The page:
(b. 1993, Ignalina, LT) lives and works in Vilnius, LT.
Anastasia Sosunova’s multidisciplinary practice consists of video, installation, writing and printmaking among others. Sosunova looks at objects with the curiosity to imagine or track their histories as well as the stories of the individuals and larger communities that once owned these artefacts. Often her research sits within understanding how certain conventions work – from religious belief to culinary or art making traditions – especially within East Europe and its Russian influences. She is interested in anthropology, history and politics and her work focuses on the ways in which communities and identities are formed, subsist and come undone. Often this is a practice of noticing and knowing intimately our contexts, and the ways in which we interact with them.
On occasion of On Survival, Anastasia Sosunova presents a site-specific installation revolving around an existing table of Britta Rettberg Gallery. Inspired by the writings of Sarah Ahmed, Sosunova approaches the object of the table as a place of conviviality and encounter, but also a theatre of debate and potential dissonance. In this work, the artist refers to the Eastern European myth of Samobranka and stages a magical tablecloth which according to the tale provides an abundance of food appearing out of thin air but might offer spoiled or oversalted meals in case of its mistreatment. Employing this symbol as a metaphor of invisible domestic labour, Sosunova sets the tablecloth with a series of Karavai pie sculptures which magically materialize on the table. Traditionally symbolizing an act of acceptance to the community, the Karavai pies here reveal a rather toxic metallic core with
monstrous etchings. Similarly to Jakob Brugge’s buntings inhabiting the same room, the table implies a collective audience, but who is actually welcomed to join the buffet rests unclear.
Anastasia Sosunova holds a BA in Graphic Art and a MA in Sculpture from the Vilnius Academy of Arts. Recent exhibitions and screenings include: 2nd Riga International Biennial of Contemporary Art, Riga, Latvia (2020); Kogo, Tartu, Estonia (2019); online pavilion of the Wrong BiennaIe (2019); I: project space, Beijing, China (2019); Contemporary Art Center, Rupert and Editorial, Vilnius (Lithuania); The Sunroom, Richmond and other. Recent residencies: Rupert in Vilnius, Litthuania (2019), Achterhaus Ateliers, Hamburg, Germany (2019), Fynske Akademie in Odense, Denmark (2018)
(b. 1992, Trieste, IT) lives and works in Turin, IT.
Mainly working with oil painting, but also drawing and sculpture, Alan Stefanato has developed an atlas of magical and surreal landscapes where abstraction and figuration meet and dissolve. Stefanato’s cavernous hallucinations generate both grotesque and quirky characters; ephemeral shapes charged with inner world sensations and otherworldly visions of flux and metamorphosis.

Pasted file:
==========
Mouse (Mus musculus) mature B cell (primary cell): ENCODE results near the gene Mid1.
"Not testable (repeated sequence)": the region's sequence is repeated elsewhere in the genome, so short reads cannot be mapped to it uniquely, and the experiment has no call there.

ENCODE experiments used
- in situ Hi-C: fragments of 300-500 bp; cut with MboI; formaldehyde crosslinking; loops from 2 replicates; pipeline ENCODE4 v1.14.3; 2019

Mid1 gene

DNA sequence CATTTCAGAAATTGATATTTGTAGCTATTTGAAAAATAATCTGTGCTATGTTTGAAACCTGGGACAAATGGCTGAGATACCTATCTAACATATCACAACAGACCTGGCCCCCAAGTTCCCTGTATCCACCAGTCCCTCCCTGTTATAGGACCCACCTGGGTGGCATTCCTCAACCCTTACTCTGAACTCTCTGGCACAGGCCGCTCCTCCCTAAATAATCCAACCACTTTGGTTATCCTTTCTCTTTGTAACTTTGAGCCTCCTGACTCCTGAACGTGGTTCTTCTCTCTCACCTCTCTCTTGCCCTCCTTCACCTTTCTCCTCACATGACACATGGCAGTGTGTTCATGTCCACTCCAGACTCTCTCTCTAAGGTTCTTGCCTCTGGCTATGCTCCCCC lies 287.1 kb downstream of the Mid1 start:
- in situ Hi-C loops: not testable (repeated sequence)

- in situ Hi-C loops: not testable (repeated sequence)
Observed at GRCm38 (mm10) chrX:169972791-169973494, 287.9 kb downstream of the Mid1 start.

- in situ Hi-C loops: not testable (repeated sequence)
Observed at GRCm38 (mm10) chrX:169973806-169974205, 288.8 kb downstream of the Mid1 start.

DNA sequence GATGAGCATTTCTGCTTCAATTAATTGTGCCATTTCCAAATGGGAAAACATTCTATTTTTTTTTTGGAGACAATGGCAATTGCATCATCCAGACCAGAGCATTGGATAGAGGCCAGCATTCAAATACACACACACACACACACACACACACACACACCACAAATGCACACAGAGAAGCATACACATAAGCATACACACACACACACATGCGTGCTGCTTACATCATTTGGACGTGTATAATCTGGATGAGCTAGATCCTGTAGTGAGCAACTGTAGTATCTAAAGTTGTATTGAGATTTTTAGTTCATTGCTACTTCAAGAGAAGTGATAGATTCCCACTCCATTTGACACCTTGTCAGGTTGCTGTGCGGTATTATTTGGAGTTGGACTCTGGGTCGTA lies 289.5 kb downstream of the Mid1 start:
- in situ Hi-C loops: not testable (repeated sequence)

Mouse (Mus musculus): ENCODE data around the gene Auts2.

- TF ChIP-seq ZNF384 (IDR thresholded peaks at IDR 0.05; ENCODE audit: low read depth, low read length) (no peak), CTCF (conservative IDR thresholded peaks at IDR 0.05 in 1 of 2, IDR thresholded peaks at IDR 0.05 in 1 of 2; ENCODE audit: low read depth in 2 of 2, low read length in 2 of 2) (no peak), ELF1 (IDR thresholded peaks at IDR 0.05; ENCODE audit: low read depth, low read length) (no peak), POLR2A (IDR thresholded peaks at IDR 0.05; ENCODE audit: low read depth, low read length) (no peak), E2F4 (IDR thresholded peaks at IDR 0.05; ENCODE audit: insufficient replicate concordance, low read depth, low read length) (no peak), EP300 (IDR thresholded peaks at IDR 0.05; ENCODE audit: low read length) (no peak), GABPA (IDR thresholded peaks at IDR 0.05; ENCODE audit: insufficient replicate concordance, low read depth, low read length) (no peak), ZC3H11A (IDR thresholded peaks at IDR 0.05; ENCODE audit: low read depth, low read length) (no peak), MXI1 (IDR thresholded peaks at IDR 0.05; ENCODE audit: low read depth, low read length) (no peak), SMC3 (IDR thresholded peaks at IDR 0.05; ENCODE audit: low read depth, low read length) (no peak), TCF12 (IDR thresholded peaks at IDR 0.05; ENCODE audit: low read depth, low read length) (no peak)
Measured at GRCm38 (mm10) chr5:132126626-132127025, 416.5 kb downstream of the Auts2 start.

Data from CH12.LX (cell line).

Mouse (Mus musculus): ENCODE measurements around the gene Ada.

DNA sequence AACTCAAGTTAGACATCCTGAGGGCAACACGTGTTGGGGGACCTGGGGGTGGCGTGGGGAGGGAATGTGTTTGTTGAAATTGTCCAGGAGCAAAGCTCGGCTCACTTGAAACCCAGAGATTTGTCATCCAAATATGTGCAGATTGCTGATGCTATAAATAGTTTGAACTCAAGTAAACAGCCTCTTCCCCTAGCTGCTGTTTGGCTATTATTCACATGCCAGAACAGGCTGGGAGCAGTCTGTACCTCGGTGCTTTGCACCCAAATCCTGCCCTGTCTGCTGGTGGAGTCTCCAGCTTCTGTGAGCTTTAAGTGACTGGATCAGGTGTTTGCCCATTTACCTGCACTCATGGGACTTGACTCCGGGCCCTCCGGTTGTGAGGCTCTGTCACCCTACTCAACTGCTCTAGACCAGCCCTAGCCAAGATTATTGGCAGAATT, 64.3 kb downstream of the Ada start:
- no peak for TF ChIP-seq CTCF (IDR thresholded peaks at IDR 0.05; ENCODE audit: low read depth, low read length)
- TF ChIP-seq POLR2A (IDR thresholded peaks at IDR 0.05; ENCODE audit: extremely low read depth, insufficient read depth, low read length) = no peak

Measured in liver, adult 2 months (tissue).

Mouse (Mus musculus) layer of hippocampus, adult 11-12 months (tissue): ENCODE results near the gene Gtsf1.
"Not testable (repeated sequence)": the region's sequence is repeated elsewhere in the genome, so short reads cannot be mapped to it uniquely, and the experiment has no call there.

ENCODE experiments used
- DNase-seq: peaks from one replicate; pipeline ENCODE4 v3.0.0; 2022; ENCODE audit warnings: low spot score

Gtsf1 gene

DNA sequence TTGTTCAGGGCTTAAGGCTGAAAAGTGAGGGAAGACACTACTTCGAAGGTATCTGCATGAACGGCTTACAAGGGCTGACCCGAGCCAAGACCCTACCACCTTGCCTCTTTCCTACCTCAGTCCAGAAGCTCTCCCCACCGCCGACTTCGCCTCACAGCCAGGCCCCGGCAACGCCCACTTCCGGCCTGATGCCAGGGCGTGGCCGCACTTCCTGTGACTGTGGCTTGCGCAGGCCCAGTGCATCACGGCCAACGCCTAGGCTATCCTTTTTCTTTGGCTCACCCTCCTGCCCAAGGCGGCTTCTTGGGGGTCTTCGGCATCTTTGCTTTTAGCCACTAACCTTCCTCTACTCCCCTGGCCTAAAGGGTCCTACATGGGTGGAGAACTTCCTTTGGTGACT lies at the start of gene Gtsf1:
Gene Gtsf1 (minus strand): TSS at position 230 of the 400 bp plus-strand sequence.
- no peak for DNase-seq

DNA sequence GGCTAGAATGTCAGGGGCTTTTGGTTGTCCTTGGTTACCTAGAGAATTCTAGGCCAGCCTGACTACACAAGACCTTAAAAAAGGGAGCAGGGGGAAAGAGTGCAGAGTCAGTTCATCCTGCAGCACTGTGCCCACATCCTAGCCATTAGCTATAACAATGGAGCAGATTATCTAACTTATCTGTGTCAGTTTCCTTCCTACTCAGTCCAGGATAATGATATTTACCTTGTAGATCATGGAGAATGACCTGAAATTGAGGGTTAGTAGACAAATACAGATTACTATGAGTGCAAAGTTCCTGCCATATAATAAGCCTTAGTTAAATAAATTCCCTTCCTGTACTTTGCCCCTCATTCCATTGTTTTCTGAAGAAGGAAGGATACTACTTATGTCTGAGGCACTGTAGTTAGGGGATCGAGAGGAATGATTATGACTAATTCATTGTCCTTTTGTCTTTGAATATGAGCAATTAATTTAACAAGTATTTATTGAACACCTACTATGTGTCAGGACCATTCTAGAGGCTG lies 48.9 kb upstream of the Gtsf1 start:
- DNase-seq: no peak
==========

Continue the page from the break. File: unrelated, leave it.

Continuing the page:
The works presented as part of On Survival depict both one of Stafanato’s deadly but comical non-human characters and a dark landscape of slimy formations. In both cases the vitality of other-than-human forms of life seemingly emerge from hostile environments where the sunlight ceases to animate (human) existence and life finds other ways to manifest. Stefanato brings a subject of sublime character a bit closer, while giving it an animist appearance. But the works do not simply anthropomorphize such ideas, they rather suggest a disruption, even a comic laugh, on anthropocentric envisionings of survival.
Recent shows include: Phoenix piece Roma, Italy (2019); Dimora Artico, Milano, Italy2018); Deutschvilla Museum Strobl, Strobl, Austria (2018); 19 Premio Vittorio Viviani Villa Brivio Nova Milanese, Italy(2017); Bucharest international Biennal for contemporary art, Bucharest, Romania (2016). Recent residenciey at Cripta747, Torino Italy.
ANDREW NORMAN WILSON
(b. 1983, LA, USA) lives and works between the EU and US.
Andrew Norman Wilson’s multidisciplinary practice mainly explores the role that technology plays in amplifying the impact of “truthiness” over truth. As sound, images, objects, computation, and bodies interrelate, they offer possibilities for intermedial imprints that provoke surprising new effects and complicated meanings.
In the two-channel video installation Z = |Z/Z•Z-1 mod 2|-1, Wilson uses three different imaging technologies—a photographic lens, photorealistic ray tracing animations, and fractal ray-marching animations—to zoom through three constructed environments. The first section of Z = |Z/Z•Z-1 mod 2|-1: The Old Victrola employs a 75mm to 1500mm Canon telephoto lens developed for wildlife cinematography. This uncannily prolonged zoom moves from a cityscape view to details on a single balcony of Bertrand Goldberg’s Marina City, Chicago’s iconic lotus-shaped complex of “organic architecture”. The second section employs 8K photorealistic computer-generated materials commonly used in architectural renders, video games, and the motion picture industry. Finally, the third section was procedurally generated using a fractal software, also commonly used within architecture renders and video games, developed by the artist together with computer engineer Code Parade in order to render a series of infinite synthetic 3d landscapes constructed for something other than the human body. In Z = |Z/Z•Z-1 mod 2|-1: Lavender Town Syndrome, Wilson mobilizes the same telephoto zoom lens footage alongside an amphetamine-fueled stream of consciousness rant delivered by a narrator who used to live in Marina City with their two artistic collaborators and their twin boys. As the monologue unfolds using hyper-loquacious language, a dizzying succession of details and diversions is presented until ending with a speculation about Pokémon survival when stored inside the Poké Ball.
Z = |Z/Z•Z-1 mod 2|-1 presents itself as a layered and complex fiction, functioning here as a commentary on human constructed collective imagination, manifested within the conditions of living and mediated both through language and technology. These works form part of an ongoing project: a metafictional documentary about a group of artists who eventually drop out of the contemporary art world to pursue more socially productive design projects.
Recent exhibitions include: Ordet, Milano, Italy (2020), Kunstverein Braunschweig, Braunschweig, Germany (2019), Luma, Arles, France (2018, Whitney Museum, New York, USA(2017), Gwangju Biennial, Gwangju, Korea (2016)